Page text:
Skip to main content

Bernice Isabel Heath Collection

Identifier: WV 0195

Content Description

20 January 2001 oral history transcript; Artifact 1 box contains dogtag; insignia and discharge pins; copy of the History of the 91st Evacuation Hospital Overseas written by Ruth Schwing head nurse, 1945; War Correspondent Broadcast transcript of Iris Carpenter from the 91st Evac Hospital, undated; 91st Research News newsletter, circa 1991; typed "unofficial diary kept by an enlisted man Shorty Reese containing the history of the 91st evac hosp from 1942-45, 2001; newspaper article on Bernice 1944; typewritten History of the 6th Surgical Hospital ; military paperwork 1946 and 1964; and diploma from France of service and assistance in liberation; empty photograph folder.


  • 1948-1964

Conditions Governing Access

Collection is open for research.

Conditions Governing Use

Copyright is retained by the creators of items in these papers, or their descendants, as stipulated by United States copyright law.

Manuscript collections and archival records may contain materials with sensitive or confidential information. Please see our Sensitive Materials Statement.

Biographical / Historical

Bernice Isabel Heath (1917-2003) of Portsmouth, Ohio, served as a nurse in North Africa, Europe, Japan as a member of the Army Nurse Corps from 1942 to 1946 and 1948 to 1964.

Bernice Isabel Heath was born on 1 December 1917 in Richmondale, Ohio, to Herbert H. and Beatrice Armsey Heath, a steel worker and and a housewife. Heath graduated from Portsmouth High School in Portsmouth, Ohio, in 1935 and worked in a department store for two years. She attended nursing school at Bethesda Hospital in Cincinnati, Ohio, from 1938 to 1941, and did general duty nursing for the next year.

Heath joined the Army Nurse Corps in September 1942 and was stationed at Fort Knox, Kentucky, for three months before being shipped overseas with the 91st Evacuation Hospital. From December 1942 to November 1943, Heath served in Casablanca and Port Lyautey, Morocco; Mostaganem, Algiers; Bizerte, Tunisia; and Palermo, Sicily. In November 1943, Heath was transferred to Falfield, England, in preparation for the invasion of Normandy, and on 10 June 1944, her unit arrived on Utah Beach. Heath and the 91st Evac Hospital then followed the battlefronts through France and into Holland for the Battle of the Bulge. They then moved deep into Germany and were stationed at Wiepke on V-E Day in May 1945.

After a brief stint in Stuttgart, Heath returned to the United States in November 1945 and was discharged from the service on 9 February 1946. Heath worked as a nurse in Ohio and Arizona for two years, then reenlisted in the Army Nurse Corps on 22 March 1948. After a few months at Percy Jones Army Hospital in Battle Creek, Michigan, she volunteered for overseas duty and was assigned to the 130th Station Hospital in Heidelberg, Germany.

In 1952 Heath was transferred to Camp Atterbury, Indiana, and in 1955 she was sent to Fort Riley, Kansas. Heath then attended nursing administration school at Brooke Army Medical Center at Fort Sam Houston, Texas. Following that she spent several years at Fort Knox and in the early 1960s served at Camp Zama in Japan.

Heath retired from Fort Knox in 1964 after twenty-two years of service. After her retirement, Heath continued to work part-time as a pediatric and Emergency room nurse in Portsmouth. In 1975 she moved to Fayetteville, North Carolina, where she did volunteer office work at the local Cancer Society. Bernice Heath died on 19 September 2003.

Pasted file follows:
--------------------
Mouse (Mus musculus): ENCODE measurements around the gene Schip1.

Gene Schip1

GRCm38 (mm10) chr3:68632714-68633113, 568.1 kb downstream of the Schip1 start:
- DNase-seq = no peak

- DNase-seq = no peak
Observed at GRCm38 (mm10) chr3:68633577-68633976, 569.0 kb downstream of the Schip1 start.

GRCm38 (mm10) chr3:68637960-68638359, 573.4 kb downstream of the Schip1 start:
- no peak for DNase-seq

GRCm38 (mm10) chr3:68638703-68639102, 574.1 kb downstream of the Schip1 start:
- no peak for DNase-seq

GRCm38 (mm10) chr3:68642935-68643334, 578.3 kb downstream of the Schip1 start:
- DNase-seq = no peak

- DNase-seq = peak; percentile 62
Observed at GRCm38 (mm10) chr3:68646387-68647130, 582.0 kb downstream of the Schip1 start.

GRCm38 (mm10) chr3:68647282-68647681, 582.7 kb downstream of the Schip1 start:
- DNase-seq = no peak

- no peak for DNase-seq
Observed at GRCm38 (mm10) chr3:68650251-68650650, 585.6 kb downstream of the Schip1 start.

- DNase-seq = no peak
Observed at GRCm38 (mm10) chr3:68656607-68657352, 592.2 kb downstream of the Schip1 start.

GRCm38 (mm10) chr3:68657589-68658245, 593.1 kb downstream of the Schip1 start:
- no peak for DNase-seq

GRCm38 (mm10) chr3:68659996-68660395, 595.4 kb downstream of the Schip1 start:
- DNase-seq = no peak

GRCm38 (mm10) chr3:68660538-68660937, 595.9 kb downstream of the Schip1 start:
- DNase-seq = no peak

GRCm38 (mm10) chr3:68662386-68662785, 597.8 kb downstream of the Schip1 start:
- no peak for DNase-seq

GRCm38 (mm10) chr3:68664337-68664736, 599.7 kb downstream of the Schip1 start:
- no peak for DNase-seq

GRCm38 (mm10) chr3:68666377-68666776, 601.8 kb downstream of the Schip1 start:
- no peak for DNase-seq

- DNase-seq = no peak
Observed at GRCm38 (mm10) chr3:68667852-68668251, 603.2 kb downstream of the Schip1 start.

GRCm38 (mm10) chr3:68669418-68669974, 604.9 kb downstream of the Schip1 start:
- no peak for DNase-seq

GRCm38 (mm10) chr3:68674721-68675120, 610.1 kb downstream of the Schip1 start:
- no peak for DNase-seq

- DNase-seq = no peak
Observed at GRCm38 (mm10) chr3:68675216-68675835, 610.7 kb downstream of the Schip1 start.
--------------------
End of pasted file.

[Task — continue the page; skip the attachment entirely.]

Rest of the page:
0.21 Linear Feet (3 folders, WVHP General artifact box 1)

Language of Materials


Metadata Rights Declarations

  • License: This record is made available under an Attribution-NonCommercial 4.0 International Creative Commons license.

Condition Description

The condition is good.

Offensive Language Statement

The UNC Greensboro University Libraries collects, preserves, and makes accessible unique and historical materials for learning and research. The nature of historical materials is such that some material may represent positions, norms, and values that are offensive and objectionable. These materials represent the opinions and actions of their creators. By providing access to these records in our reading room and through our digital collections, we recognize that archives and rare books can play a vital role in holding those creators accountable and in helping us learn from the past.

Our finding aids and other collection descriptions may occasionally re-use language provided by creators or former holders of the materials, but we strive to place outdated or offensive terminology in context. That said, we recognize that we may not always make the right decision and welcome feedback from all sources so we can learn and adjust our practices. Please contact us at if you encounter problematic language in our finding aids or other collection description. We will review the language and, as appropriate, update it in a way that balances preservation of the original context with our ongoing commitment to describing materials with respectful and inclusive language.

Processing Information

Processed by Matthew McCarthy.

Bernice Isabel Heath Collection
Matthew McCarthy
2022 October
Description rules
Describing Archives: A Content Standard
Language of description
Script of description
Language of description note

Repository Details

Part of the Martha Blakeney Hodges Special Collections and University Archives Repository

P.O. Box 26170
320 College Ave.
Greensboro NC 27402-6170 US